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Visions Journal

A reminder that this article from our magazine Visions was published more than 1 year ago. It is here for reference only. Some information in it may no longer be current. It also represents the point of the view of the author only. See the author box at the bottom of the article for more about the contributor.

Effective Treatments for Mental Disorders in Children and Youth

Christine Schwartz, MA, PhD, RPsych, Charlotte Waddell, MSc, MD, CCFP, FRCPC (Child and Adolescent Psychiatry), Jen Barican, MPH, and Daphne Gray-Grant, BA (Honours)

Reprinted from the "Treatments: What Works?" issue of Visions Journal, 2015 15 (4), pp. 35-37

Mental disorders are the leading health problems that Canadian children and youth face from infancy onwards. In fact, at any given time, an estimated 12.6% of young people ages 4 to 17 years—or nearly 84,000 young people in BC—are experiencing these disorders.1

As well, only 30% of children and youth with mental disorders are estimated to receive needed treatment services, and few prevention programs are offered.1 And without effective prevention or treatment, disorders that emerge in childhood usually persist—leading to lifelong distress and symptoms, as well as impairment, or the reduced ability to participate in life, school and work.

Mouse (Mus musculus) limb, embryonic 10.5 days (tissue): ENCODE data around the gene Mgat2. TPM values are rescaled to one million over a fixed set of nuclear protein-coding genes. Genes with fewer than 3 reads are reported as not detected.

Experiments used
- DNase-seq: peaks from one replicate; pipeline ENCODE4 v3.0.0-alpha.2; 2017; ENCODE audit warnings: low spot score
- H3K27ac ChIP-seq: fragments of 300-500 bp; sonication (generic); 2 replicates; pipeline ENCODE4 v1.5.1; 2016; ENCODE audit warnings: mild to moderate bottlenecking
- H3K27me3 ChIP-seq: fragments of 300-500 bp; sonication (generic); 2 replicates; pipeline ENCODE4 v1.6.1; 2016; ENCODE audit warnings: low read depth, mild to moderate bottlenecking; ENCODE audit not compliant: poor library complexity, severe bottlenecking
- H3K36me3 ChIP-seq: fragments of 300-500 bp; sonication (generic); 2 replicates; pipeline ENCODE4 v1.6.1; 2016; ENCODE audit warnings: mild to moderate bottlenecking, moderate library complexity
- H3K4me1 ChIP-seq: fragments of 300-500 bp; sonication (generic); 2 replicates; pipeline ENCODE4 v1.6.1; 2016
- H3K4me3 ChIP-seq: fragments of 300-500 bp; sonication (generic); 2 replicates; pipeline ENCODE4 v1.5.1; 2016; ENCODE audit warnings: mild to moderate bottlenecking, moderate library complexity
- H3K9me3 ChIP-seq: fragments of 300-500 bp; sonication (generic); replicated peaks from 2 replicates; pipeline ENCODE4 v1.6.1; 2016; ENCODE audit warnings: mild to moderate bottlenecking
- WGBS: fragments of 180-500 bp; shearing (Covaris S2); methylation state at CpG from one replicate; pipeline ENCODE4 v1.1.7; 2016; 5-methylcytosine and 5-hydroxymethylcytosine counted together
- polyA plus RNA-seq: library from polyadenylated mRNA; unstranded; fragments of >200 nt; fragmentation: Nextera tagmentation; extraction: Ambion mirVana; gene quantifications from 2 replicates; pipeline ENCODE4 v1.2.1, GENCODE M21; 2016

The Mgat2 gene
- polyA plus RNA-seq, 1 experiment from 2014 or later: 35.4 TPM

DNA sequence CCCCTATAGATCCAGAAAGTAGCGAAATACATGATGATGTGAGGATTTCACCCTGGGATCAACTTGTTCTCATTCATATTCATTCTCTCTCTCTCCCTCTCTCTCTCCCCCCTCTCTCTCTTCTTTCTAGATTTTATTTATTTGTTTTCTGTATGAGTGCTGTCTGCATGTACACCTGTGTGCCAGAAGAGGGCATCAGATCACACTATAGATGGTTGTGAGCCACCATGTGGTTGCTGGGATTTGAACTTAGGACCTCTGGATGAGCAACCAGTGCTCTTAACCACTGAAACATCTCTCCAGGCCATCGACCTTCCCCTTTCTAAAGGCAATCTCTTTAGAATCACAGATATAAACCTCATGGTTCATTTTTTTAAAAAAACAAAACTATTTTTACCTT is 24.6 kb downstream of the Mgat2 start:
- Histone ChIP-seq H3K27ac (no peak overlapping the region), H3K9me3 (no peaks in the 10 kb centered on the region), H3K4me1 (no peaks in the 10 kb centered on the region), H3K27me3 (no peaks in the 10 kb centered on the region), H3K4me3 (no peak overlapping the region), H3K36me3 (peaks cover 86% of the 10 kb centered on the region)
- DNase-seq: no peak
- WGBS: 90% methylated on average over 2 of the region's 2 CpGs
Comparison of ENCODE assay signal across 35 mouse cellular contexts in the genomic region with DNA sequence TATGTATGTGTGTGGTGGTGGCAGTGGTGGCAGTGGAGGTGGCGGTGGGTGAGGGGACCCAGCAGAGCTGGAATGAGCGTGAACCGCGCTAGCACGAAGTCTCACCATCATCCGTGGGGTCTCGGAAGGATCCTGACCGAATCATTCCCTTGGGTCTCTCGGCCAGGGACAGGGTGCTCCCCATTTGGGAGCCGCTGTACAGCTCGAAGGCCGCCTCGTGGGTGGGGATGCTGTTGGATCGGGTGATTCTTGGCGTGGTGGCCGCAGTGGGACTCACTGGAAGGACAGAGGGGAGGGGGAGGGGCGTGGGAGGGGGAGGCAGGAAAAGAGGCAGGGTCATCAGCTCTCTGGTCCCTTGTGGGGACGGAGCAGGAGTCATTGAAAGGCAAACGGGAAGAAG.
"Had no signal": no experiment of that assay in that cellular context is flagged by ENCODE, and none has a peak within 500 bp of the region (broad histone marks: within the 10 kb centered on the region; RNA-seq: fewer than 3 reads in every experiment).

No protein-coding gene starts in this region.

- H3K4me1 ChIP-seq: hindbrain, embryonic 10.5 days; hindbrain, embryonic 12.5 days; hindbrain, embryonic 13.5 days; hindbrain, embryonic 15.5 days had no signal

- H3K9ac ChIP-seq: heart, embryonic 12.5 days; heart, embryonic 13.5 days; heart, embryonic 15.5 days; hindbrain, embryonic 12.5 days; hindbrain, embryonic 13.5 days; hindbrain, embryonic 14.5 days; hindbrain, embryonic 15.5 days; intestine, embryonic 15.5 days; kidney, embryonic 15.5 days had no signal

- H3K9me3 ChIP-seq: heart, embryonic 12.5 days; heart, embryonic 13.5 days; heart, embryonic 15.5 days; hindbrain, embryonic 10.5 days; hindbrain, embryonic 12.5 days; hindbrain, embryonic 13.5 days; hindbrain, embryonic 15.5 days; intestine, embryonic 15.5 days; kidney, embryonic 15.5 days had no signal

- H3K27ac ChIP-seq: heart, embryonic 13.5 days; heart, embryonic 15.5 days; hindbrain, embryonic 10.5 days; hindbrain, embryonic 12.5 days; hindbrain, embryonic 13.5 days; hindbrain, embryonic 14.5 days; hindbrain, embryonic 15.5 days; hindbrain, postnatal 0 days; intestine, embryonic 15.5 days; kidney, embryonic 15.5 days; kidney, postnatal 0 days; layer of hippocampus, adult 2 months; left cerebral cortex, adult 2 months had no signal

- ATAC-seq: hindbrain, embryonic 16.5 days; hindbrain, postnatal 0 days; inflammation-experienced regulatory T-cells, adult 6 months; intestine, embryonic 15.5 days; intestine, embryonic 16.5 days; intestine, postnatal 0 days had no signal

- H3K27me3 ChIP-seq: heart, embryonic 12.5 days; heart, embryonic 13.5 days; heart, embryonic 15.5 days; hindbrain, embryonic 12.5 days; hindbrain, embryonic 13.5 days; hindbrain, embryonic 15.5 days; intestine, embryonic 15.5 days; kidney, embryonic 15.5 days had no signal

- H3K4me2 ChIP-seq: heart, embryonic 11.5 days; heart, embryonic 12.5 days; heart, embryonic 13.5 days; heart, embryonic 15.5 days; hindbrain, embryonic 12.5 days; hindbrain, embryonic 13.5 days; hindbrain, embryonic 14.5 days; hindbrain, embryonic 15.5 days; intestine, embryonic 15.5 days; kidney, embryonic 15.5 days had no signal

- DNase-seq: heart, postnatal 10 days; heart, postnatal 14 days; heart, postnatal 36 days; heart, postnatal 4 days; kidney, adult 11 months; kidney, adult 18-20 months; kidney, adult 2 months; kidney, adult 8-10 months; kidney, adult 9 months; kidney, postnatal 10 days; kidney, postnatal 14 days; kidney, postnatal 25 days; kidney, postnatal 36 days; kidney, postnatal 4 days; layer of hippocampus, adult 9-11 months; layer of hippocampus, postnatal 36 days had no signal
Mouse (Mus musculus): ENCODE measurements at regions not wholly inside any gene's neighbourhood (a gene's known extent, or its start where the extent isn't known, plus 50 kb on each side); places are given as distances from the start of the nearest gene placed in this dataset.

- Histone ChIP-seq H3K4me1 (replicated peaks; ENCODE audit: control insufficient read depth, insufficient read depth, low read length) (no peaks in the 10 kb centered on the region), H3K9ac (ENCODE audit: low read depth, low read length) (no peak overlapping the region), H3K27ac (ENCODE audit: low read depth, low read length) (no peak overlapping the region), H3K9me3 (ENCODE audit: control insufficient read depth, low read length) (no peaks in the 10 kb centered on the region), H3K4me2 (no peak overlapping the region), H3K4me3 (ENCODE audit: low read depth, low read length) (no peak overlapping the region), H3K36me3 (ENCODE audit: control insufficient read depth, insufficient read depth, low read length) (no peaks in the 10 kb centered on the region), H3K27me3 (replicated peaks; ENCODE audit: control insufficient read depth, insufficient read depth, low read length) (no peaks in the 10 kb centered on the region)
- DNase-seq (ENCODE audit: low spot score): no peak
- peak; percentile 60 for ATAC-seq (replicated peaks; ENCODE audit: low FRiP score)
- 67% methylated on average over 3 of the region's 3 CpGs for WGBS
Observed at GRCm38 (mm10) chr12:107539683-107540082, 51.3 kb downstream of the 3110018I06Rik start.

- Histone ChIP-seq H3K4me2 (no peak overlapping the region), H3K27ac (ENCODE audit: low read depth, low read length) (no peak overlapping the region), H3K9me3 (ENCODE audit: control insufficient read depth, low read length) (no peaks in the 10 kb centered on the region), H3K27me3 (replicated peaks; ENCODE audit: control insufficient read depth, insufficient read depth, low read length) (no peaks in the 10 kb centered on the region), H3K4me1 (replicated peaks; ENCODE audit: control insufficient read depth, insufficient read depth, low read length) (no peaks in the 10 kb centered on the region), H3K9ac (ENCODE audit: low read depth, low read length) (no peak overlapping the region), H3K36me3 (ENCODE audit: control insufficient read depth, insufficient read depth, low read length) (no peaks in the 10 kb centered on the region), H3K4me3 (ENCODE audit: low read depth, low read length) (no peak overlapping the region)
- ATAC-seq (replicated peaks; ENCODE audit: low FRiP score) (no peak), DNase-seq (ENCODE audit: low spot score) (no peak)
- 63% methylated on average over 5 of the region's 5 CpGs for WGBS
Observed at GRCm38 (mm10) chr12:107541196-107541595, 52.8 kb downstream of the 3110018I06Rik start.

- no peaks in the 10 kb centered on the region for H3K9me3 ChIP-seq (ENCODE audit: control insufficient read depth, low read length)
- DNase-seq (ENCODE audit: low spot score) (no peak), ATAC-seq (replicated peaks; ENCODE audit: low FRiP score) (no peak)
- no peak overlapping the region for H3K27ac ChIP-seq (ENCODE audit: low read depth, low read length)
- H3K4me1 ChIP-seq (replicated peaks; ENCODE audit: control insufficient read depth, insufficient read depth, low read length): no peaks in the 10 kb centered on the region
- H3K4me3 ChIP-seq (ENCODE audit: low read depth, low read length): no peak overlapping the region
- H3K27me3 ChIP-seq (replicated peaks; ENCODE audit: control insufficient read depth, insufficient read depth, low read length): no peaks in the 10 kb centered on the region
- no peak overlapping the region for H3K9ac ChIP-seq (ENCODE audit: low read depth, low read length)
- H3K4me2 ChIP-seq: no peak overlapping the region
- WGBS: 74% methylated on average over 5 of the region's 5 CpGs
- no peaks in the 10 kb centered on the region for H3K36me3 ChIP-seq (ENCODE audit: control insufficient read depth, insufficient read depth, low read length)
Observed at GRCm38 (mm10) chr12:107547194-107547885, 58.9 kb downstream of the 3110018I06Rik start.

These numbers are troubling. However, the good news is that effective treatments exist for all of the mental disorders affecting young people. Some of the most common disorders even have more than one effective treatment.

Which treatments help young people?

The table (see below)1 presents those treatments that have been found to be effective for young people. Each one has produced significant benefits according to at least two rigorous evaluations using randomized-controlled trial methods in children or youth.

Among the psychosocial (or non-medication) treatments, cognitive-behavioural therapy (CBT) shows particularly strong results. There is evidence that it is effective in treating seven of the 10 disorders listed in the table, including with children as young as six.

For anxiety—the most common group of childhood mental disorders—mental health practitioners have successfully delivered CBT to groups of children and youth in schools and clinics. This is a cost-effective way to serve many more young people. Children and youth have also had success using self-guided CBT for anxiety, for example, with telephone support from practitioners. With this latter mode of delivery, CBT has great potential to help young people who have traditionally been hard to serve, such as those living in remote communities.